Wednesday, March 17, 2004

Mutually Assured Corruption
You would think that the one thing you could count on would be that the Democrats and Republicans would be at each others' throats, always eager to point out wrongdoings in the other camp. While at times this makes it difficult to reach agreement on important issues, at least they might keep each other honest when it comes to enforcing ethics laws. Right?

Wrong. Today's Washington Post describes how the Democrats and Republicans in Congress have basically agreed not to investigate ethics charges against each other. Last week, the committee in charge of investigating House ethics violations said that many members may not be filing complaints because "of retaliatory complaints against members of their own party."

In other words, both sides have dirty hands, so they'd rather sweep their problems under the carpet.

Dick Armey, the former Majority Leader of the House, remembers when his party took over in 1994 in part due to ethics violations of the other party. "The Republican majority began with the whole reform movement, going after the House bank and all that," he said. "We were great reformers, we were going to have the ethical standards." Today, he said, "it's not a very pretty picture with the House."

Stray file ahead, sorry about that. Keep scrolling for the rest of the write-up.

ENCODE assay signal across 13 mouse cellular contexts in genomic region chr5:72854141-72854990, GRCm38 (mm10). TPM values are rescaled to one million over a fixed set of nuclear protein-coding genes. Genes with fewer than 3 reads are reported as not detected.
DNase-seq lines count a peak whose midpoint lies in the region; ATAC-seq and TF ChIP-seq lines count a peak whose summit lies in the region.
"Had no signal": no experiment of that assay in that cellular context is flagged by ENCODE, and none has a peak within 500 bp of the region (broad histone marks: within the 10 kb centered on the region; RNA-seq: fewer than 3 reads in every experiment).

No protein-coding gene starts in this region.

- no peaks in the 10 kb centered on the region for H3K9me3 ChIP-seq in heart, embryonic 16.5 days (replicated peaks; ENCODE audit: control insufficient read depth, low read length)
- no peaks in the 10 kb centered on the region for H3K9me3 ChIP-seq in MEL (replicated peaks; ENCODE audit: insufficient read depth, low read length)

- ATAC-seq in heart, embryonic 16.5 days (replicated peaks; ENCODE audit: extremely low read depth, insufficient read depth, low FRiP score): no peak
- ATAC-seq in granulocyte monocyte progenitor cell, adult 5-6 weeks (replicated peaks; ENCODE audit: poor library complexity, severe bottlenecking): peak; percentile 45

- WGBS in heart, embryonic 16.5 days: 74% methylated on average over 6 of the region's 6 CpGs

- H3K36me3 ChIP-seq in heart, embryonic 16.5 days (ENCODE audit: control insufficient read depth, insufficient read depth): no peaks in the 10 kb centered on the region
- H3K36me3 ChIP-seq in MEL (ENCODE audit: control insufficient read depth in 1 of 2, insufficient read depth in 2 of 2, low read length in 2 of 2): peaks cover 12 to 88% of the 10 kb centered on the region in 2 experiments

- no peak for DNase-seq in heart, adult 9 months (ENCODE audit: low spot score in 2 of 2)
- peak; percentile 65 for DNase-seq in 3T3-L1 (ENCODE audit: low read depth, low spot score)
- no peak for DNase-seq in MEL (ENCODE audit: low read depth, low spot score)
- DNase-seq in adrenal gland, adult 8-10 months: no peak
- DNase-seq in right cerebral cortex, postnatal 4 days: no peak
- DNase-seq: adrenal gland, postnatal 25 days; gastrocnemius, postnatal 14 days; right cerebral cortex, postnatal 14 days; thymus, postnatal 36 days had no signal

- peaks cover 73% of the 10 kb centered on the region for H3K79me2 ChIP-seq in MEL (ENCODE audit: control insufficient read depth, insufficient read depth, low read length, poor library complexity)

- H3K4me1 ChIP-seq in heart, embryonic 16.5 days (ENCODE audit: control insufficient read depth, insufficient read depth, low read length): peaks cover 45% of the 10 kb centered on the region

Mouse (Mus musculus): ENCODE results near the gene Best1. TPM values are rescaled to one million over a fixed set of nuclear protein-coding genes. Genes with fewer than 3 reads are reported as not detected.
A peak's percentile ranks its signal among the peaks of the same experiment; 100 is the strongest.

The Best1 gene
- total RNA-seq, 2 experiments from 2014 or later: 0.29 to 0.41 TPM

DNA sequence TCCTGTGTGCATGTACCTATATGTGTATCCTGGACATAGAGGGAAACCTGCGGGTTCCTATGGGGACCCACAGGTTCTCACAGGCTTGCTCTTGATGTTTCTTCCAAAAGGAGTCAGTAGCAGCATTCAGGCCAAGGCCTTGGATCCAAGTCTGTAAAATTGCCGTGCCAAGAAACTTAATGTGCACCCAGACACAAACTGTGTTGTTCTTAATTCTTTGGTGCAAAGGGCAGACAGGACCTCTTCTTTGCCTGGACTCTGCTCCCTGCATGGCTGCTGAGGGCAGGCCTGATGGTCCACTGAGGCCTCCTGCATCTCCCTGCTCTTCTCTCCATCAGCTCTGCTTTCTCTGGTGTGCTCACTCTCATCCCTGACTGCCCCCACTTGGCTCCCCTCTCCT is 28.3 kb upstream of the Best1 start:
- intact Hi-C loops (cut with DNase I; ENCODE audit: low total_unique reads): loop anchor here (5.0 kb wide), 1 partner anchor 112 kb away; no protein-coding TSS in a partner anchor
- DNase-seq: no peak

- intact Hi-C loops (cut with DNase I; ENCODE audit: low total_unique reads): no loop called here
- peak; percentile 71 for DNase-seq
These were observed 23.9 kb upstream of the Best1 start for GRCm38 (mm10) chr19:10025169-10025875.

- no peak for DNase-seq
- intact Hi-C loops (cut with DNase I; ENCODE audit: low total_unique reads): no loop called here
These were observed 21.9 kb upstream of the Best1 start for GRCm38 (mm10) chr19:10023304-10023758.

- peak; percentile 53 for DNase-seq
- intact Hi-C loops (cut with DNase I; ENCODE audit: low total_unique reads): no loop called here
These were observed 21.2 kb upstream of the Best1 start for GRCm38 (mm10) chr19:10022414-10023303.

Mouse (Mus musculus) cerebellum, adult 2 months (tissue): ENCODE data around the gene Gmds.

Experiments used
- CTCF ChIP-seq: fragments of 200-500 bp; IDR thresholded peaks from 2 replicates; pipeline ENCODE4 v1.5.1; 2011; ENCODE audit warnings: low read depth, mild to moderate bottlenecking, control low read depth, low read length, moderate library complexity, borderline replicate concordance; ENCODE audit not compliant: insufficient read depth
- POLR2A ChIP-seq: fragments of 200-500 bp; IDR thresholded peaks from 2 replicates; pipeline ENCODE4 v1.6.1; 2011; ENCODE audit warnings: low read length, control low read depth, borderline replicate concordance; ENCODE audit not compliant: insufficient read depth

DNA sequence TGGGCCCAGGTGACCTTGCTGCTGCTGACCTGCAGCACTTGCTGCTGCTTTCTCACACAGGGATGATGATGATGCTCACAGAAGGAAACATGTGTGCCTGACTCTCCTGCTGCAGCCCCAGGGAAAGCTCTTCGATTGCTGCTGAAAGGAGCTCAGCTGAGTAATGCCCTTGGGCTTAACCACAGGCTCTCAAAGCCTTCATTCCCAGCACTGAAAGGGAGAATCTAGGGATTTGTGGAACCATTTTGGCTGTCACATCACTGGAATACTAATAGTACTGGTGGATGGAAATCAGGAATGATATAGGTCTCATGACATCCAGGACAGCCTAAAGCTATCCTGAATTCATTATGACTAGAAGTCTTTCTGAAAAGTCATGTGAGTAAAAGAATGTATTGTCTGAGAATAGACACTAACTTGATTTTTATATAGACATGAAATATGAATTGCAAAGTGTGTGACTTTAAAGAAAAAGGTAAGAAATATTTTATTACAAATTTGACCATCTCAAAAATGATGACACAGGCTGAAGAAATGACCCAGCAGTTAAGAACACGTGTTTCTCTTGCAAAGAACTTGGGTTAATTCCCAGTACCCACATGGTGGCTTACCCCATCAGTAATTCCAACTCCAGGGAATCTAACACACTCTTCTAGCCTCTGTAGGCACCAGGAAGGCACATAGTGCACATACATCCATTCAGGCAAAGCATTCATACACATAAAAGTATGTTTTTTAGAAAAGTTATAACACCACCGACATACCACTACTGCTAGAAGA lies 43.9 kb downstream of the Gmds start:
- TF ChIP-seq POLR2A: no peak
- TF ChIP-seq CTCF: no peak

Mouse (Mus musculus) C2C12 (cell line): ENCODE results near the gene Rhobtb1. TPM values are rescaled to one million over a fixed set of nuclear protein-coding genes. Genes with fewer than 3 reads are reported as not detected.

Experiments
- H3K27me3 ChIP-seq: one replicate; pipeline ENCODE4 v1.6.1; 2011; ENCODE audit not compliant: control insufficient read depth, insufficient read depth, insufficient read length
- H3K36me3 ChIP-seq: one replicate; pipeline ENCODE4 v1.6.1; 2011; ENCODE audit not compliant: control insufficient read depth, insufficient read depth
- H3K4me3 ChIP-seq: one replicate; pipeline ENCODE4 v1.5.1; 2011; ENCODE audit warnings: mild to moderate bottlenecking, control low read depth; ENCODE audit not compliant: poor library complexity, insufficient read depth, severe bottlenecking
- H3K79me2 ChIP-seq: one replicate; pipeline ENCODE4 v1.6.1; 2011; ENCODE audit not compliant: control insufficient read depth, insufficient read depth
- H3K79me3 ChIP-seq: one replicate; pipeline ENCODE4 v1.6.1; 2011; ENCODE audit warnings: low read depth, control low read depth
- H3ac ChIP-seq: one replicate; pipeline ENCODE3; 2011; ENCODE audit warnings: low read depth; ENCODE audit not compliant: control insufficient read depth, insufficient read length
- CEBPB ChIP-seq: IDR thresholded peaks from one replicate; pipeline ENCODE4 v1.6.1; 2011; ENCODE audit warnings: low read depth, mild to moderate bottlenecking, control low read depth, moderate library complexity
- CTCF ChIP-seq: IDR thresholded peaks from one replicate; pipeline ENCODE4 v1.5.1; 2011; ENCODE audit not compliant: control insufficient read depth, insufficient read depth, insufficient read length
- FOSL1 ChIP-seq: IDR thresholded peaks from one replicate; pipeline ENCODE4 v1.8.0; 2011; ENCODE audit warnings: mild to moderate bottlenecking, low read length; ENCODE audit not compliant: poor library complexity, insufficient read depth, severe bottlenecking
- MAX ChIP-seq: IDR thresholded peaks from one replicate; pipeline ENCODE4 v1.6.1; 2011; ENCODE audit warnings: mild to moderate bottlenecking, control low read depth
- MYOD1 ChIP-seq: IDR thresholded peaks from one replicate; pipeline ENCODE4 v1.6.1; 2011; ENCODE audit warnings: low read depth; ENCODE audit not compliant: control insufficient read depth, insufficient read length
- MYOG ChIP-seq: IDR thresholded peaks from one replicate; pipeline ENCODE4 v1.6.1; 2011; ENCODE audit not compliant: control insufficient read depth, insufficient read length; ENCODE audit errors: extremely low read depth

Among the potential ethics violations that the House has not investigated are a report that a political committee run by Tom Delay has violated the law, newspaper accounts of Delay, Billy Tauzin, and Joe Barton offered legislative help in exchange for $56,000 in contributions from Westar Energy interests, and a report that the third ranking Republican slipped in provisions to a bill to aid a tobacco company that his son lobbies for.

It's important for our elected officials to behave with the highest ethical standards. But this example may show that strong ethics rules aren't enough to have a true democracy. Our bigger problem is that we have unethical people running for office in the first place, and our campaign finance system actually gives these bad apples a leg up on upstanding candidates who don't pander to big contributors. Until we fix our systems of elections to get the right people in office, we'll continue to find that the people in office are behaving badly.

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